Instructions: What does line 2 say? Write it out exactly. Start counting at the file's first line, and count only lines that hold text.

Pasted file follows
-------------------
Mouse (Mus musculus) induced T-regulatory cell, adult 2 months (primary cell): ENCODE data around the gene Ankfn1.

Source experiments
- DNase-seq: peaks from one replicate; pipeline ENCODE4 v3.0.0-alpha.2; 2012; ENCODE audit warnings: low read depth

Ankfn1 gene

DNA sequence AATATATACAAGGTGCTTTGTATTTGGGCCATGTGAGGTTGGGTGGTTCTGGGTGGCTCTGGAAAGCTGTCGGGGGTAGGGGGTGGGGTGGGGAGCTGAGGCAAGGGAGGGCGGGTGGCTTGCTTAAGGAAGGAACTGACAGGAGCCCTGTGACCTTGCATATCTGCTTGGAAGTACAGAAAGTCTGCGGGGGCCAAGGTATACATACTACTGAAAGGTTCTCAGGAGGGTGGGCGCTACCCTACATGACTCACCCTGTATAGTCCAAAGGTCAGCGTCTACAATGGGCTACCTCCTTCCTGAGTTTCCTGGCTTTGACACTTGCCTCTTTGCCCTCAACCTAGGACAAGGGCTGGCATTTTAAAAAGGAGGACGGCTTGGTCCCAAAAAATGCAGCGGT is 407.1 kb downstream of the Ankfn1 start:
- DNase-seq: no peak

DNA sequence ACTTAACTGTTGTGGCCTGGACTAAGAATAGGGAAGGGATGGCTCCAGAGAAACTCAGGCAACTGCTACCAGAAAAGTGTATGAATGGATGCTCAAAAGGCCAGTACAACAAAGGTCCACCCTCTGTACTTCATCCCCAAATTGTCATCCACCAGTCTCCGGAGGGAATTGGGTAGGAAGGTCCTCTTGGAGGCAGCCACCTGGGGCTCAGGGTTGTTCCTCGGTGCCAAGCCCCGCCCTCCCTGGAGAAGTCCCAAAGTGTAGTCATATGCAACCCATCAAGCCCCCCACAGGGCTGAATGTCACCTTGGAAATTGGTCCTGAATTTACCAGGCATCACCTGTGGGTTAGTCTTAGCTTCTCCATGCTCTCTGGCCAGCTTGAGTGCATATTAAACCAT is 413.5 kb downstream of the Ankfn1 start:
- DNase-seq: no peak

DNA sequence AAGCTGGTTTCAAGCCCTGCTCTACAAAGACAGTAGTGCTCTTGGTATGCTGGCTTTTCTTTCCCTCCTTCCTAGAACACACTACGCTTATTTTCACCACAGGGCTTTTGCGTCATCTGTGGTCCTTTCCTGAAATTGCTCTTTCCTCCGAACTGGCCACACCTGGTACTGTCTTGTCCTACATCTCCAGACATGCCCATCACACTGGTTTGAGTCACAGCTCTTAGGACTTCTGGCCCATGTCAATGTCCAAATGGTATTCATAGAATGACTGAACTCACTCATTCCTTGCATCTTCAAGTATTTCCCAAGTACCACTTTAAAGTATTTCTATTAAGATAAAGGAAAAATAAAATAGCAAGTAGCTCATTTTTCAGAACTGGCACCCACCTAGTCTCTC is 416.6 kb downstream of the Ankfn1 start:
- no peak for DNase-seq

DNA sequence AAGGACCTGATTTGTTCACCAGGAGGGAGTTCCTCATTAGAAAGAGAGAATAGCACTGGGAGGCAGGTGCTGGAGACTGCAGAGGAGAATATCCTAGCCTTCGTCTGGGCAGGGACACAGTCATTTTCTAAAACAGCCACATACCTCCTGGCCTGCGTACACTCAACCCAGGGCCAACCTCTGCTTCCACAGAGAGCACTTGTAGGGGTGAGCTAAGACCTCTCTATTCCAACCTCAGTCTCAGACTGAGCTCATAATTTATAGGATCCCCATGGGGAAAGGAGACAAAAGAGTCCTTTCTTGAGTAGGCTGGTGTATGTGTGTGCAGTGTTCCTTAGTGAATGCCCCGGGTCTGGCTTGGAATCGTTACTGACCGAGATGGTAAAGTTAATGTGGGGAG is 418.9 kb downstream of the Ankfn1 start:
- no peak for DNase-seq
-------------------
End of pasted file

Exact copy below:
Source experiments